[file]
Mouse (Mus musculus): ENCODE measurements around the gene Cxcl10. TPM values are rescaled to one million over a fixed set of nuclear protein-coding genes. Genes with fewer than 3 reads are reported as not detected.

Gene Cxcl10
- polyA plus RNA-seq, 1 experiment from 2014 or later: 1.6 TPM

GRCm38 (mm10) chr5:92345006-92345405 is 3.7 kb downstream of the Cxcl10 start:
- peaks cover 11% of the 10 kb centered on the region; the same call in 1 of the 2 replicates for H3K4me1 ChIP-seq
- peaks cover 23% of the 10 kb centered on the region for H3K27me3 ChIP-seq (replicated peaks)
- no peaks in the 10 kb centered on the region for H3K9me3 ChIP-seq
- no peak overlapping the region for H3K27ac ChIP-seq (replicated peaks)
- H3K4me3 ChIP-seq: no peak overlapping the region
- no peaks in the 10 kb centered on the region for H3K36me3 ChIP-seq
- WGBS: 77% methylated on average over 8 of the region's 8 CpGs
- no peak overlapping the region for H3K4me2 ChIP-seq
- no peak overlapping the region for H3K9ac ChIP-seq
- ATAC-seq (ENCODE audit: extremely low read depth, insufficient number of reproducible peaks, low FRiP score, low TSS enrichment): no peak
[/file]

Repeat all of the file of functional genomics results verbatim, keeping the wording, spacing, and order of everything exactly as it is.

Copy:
Mouse (Mus musculus): ENCODE measurements around the gene Cxcl10. TPM values are rescaled to one million over a fixed set of nuclear protein-coding genes. Genes with fewer than 3 reads are reported as not detected.

Gene Cxcl10
- polyA plus RNA-seq, 1 experiment from 2014 or later: 1.6 TPM

GRCm38 (mm10) chr5:92345006-92345405 is 3.7 kb downstream of the Cxcl10 start:
- peaks cover 11% of the 10 kb centered on the region; the same call in 1 of the 2 replicates for H3K4me1 ChIP-seq
- peaks cover 23% of the 10 kb centered on the region for H3K27me3 ChIP-seq (replicated peaks)
- no peaks in the 10 kb centered on the region for H3K9me3 ChIP-seq
- no peak overlapping the region for H3K27ac ChIP-seq (replicated peaks)
- H3K4me3 ChIP-seq: no peak overlapping the region
- no peaks in the 10 kb centered on the region for H3K36me3 ChIP-seq
- WGBS: 77% methylated on average over 8 of the region's 8 CpGs
- no peak overlapping the region for H3K4me2 ChIP-seq
- no peak overlapping the region for H3K9ac ChIP-seq
- ATAC-seq (ENCODE audit: extremely low read depth, insufficient number of reproducible peaks, low FRiP score, low TSS enrichment): no peak